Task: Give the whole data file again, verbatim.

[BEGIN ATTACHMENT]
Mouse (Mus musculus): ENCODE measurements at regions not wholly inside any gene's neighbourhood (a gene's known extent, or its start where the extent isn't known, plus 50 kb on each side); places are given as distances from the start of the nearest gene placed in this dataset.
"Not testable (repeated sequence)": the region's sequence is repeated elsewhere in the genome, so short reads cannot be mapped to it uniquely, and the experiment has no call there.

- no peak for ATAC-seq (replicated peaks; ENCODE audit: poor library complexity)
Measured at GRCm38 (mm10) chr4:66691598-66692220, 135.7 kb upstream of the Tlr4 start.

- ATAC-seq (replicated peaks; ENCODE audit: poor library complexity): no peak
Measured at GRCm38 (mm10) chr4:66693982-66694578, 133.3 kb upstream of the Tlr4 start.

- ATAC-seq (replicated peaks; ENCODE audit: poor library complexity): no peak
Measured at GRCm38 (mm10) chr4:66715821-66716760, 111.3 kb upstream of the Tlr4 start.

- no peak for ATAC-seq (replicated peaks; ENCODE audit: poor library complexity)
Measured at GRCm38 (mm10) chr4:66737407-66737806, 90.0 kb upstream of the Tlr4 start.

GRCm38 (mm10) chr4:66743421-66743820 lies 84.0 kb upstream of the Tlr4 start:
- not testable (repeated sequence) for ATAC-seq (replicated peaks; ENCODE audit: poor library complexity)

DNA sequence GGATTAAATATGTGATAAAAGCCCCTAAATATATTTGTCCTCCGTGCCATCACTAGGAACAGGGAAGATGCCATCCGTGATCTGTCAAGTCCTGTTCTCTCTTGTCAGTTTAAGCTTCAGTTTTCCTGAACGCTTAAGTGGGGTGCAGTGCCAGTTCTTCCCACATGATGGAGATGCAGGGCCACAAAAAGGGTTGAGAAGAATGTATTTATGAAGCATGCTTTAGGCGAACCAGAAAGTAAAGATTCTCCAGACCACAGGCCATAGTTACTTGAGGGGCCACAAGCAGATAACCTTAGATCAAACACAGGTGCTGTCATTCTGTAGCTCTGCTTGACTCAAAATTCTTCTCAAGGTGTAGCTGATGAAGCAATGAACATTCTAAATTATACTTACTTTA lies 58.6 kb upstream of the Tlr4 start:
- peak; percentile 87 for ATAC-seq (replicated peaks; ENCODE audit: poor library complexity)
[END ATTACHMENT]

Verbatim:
Mouse (Mus musculus): ENCODE measurements at regions not wholly inside any gene's neighbourhood (a gene's known extent, or its start where the extent isn't known, plus 50 kb on each side); places are given as distances from the start of the nearest gene placed in this dataset.
"Not testable (repeated sequence)": the region's sequence is repeated elsewhere in the genome, so short reads cannot be mapped to it uniquely, and the experiment has no call there.

- no peak for ATAC-seq (replicated peaks; ENCODE audit: poor library complexity)
Measured at GRCm38 (mm10) chr4:66691598-66692220, 135.7 kb upstream of the Tlr4 start.

- ATAC-seq (replicated peaks; ENCODE audit: poor library complexity): no peak
Measured at GRCm38 (mm10) chr4:66693982-66694578, 133.3 kb upstream of the Tlr4 start.

- ATAC-seq (replicated peaks; ENCODE audit: poor library complexity): no peak
Measured at GRCm38 (mm10) chr4:66715821-66716760, 111.3 kb upstream of the Tlr4 start.

- no peak for ATAC-seq (replicated peaks; ENCODE audit: poor library complexity)
Measured at GRCm38 (mm10) chr4:66737407-66737806, 90.0 kb upstream of the Tlr4 start.

GRCm38 (mm10) chr4:66743421-66743820 lies 84.0 kb upstream of the Tlr4 start:
- not testable (repeated sequence) for ATAC-seq (replicated peaks; ENCODE audit: poor library complexity)

DNA sequence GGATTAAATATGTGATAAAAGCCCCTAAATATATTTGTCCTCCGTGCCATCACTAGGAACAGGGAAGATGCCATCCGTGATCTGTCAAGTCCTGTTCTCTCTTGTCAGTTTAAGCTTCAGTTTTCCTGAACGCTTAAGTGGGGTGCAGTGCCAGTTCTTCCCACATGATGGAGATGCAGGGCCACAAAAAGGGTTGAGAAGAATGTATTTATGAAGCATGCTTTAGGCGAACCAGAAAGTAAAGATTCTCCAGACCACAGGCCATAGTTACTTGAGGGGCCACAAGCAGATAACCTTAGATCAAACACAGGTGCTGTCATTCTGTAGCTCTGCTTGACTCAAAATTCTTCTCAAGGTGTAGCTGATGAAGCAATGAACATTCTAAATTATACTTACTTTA lies 58.6 kb upstream of the Tlr4 start:
- peak; percentile 87 for ATAC-seq (replicated peaks; ENCODE audit: poor library complexity)